Everyone knows how it’s supposed to go – the DEA or other policing agency catches the bad guys and seizes their stuff. The news reports about drug interdiction usually list the amount of cash taken in the arrest. It’s the norm for goods and money taken to then go to the agency involved to fund further anti-drug operations.
But what happens when there’s a counterclaim?
In what may turn out to be an important test case, the DEA seized $180,000 with the claim it was drug money and the purported owners are taking them to court to get it back.
This follows the heart attack death of William Coyman. He stepped off a train in NY and died on the platform. A search of the bag he had found $180,000 in cash. If that wasn’t suspicious enough, it turns out Mr. Coyman had previously been incarcerated for drug dealing and, at 75, was a retired union man – a union tied to organized crime.
But what is really at issue is just how the DEA determined it was drug money, since no drugs were found on the dead man. They used a drug dog who was alerted to the cash.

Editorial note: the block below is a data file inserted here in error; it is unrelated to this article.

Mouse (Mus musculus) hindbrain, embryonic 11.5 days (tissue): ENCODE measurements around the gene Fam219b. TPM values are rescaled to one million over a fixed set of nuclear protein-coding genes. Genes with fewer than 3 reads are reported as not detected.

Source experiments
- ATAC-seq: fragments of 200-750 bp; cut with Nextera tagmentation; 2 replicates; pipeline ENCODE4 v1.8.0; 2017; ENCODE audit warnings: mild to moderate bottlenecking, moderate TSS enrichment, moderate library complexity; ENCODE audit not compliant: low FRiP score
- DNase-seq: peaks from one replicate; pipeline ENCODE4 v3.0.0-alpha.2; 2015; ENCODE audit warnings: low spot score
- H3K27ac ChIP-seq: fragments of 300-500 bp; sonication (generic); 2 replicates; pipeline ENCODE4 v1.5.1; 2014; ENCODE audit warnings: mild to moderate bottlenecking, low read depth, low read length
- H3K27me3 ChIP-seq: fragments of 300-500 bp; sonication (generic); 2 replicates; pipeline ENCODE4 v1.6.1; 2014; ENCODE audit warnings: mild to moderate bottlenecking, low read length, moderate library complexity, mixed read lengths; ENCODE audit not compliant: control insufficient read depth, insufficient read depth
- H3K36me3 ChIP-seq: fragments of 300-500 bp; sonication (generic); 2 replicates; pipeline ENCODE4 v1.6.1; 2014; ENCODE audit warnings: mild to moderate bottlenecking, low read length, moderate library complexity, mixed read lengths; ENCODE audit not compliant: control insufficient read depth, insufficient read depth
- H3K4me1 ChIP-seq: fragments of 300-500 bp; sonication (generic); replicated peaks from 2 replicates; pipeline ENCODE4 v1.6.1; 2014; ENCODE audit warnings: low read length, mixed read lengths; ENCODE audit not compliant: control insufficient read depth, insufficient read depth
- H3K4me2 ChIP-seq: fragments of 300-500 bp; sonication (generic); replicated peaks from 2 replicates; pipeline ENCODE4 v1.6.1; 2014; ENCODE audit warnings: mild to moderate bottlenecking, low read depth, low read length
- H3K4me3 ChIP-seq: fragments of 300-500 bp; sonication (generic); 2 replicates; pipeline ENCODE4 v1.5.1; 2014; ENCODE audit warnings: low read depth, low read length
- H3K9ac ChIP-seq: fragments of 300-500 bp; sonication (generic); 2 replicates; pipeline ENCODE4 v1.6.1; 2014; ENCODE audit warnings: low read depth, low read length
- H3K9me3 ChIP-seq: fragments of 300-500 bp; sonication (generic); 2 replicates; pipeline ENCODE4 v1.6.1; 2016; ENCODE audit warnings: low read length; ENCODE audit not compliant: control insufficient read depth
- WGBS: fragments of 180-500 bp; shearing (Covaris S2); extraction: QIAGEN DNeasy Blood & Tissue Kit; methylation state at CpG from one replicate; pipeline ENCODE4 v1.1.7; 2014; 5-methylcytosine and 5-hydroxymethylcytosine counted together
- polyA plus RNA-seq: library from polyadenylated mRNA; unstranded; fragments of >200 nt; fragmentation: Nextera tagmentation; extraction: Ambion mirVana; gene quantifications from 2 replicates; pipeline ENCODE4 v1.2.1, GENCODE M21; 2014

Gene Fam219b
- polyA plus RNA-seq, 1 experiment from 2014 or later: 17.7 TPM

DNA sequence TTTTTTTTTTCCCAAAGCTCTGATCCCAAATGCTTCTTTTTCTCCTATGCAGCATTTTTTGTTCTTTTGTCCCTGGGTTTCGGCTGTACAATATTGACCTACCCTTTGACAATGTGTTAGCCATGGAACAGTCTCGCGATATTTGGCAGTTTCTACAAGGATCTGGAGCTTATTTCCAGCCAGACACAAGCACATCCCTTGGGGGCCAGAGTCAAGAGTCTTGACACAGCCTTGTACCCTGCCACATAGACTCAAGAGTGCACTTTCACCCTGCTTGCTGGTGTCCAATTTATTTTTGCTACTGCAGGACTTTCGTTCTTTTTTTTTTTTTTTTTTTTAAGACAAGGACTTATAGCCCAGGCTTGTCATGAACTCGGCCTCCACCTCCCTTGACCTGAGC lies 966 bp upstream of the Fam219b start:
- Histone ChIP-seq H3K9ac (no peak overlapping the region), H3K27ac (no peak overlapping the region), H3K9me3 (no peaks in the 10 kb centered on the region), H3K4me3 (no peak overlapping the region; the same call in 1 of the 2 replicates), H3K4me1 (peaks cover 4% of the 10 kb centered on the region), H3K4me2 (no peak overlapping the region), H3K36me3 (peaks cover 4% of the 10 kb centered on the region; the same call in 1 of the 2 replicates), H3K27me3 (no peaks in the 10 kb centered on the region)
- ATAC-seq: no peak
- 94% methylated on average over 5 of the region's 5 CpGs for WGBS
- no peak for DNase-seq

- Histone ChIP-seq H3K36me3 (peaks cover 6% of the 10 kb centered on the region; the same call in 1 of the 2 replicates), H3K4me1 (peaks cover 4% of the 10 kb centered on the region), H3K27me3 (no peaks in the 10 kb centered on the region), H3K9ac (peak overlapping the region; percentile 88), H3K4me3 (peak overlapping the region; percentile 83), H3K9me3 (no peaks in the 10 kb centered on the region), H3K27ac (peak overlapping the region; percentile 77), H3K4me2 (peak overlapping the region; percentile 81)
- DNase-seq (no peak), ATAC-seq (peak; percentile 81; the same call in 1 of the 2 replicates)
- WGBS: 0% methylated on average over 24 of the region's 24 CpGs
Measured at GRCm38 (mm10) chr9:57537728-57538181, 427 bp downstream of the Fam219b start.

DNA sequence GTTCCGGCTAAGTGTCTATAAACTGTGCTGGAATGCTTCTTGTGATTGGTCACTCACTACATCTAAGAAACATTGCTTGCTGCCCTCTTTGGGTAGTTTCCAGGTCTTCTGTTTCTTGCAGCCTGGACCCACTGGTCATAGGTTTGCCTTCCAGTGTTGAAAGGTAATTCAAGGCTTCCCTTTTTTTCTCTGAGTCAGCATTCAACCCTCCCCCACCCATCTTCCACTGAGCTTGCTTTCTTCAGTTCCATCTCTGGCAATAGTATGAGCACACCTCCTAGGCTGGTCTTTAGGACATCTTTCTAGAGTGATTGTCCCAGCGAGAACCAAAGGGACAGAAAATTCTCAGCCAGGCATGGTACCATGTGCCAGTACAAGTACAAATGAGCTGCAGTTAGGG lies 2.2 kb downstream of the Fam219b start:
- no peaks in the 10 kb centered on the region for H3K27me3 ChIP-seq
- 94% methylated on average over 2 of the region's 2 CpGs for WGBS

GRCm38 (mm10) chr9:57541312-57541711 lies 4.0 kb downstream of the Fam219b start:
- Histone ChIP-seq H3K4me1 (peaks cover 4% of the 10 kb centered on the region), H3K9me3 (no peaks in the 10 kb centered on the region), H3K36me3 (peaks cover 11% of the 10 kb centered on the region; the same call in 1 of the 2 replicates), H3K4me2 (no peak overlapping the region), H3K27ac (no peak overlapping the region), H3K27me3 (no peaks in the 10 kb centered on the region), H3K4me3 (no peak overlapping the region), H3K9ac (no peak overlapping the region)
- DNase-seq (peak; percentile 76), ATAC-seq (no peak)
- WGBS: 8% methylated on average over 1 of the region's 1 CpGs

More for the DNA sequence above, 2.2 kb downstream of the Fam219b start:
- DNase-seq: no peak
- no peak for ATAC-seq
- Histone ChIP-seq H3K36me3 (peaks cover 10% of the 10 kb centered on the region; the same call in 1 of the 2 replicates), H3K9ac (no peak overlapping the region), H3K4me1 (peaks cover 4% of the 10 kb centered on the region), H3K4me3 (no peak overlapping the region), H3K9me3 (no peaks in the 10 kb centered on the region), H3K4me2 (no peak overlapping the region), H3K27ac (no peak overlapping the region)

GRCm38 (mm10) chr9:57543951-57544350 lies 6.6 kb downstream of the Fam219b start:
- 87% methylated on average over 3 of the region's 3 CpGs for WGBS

Further investigation found that Mr. Coyman was transporting the money for a production company in Boston. According toa report from MSNBC, the company, 180 Entertainment, is also under suspicion.
They quote Mr. Coyman’s son, speaking about his father, “The people connected to that money are probably not good people. My dad was a great man. But clearly he had a colorful history.”
The question is whether the dog’s testimony is enough to label the money as “illegal drug money” and subject to seizure. There have been no drug arrests, nor has any crime been alleged. And in 2009,CNN reportedthat 90% of US currency had traces of cocaine on it. How exactly does one tell, without other evidence, that money was used to purchase drugs?
How this plays out in court will be instructive. 180 Entertainment wants their money back. If they survive the assumed investigation into their activities, it will come down to a dog’s nose.